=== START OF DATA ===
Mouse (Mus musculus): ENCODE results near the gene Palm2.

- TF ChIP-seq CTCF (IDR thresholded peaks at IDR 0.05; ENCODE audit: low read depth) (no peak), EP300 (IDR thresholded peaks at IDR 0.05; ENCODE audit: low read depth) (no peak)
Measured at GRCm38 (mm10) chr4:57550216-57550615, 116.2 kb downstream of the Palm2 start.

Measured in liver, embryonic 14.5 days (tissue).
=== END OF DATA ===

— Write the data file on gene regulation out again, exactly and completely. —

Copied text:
Mouse (Mus musculus): ENCODE results near the gene Palm2.

- TF ChIP-seq CTCF (IDR thresholded peaks at IDR 0.05; ENCODE audit: low read depth) (no peak), EP300 (IDR thresholded peaks at IDR 0.05; ENCODE audit: low read depth) (no peak)
Measured at GRCm38 (mm10) chr4:57550216-57550615, 116.2 kb downstream of the Palm2 start.

Measured in liver, embryonic 14.5 days (tissue).